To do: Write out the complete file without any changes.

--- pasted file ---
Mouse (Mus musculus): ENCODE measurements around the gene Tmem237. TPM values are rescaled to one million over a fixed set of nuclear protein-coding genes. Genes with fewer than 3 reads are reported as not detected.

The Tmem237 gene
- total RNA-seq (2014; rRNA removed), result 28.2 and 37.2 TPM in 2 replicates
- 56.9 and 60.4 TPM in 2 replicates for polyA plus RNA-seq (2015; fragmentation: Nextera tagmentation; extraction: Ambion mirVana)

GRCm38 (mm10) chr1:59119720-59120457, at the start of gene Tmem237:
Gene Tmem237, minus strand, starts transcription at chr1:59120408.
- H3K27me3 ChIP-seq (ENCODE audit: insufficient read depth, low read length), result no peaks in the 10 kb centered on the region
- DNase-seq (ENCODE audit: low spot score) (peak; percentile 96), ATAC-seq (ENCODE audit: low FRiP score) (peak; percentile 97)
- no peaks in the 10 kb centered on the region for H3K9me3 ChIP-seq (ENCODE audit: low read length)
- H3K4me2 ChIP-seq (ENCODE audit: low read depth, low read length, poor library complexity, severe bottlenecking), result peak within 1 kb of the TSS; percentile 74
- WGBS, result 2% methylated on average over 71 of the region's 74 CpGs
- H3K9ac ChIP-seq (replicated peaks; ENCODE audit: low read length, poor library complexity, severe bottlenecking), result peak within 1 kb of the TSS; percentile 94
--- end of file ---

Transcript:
Mouse (Mus musculus): ENCODE measurements around the gene Tmem237. TPM values are rescaled to one million over a fixed set of nuclear protein-coding genes. Genes with fewer than 3 reads are reported as not detected.

The Tmem237 gene
- total RNA-seq (2014; rRNA removed), result 28.2 and 37.2 TPM in 2 replicates
- 56.9 and 60.4 TPM in 2 replicates for polyA plus RNA-seq (2015; fragmentation: Nextera tagmentation; extraction: Ambion mirVana)

GRCm38 (mm10) chr1:59119720-59120457, at the start of gene Tmem237:
Gene Tmem237, minus strand, starts transcription at chr1:59120408.
- H3K27me3 ChIP-seq (ENCODE audit: insufficient read depth, low read length), result no peaks in the 10 kb centered on the region
- DNase-seq (ENCODE audit: low spot score) (peak; percentile 96), ATAC-seq (ENCODE audit: low FRiP score) (peak; percentile 97)
- no peaks in the 10 kb centered on the region for H3K9me3 ChIP-seq (ENCODE audit: low read length)
- H3K4me2 ChIP-seq (ENCODE audit: low read depth, low read length, poor library complexity, severe bottlenecking), result peak within 1 kb of the TSS; percentile 74
- WGBS, result 2% methylated on average over 71 of the region's 74 CpGs
- H3K9ac ChIP-seq (replicated peaks; ENCODE audit: low read length, poor library complexity, severe bottlenecking), result peak within 1 kb of the TSS; percentile 94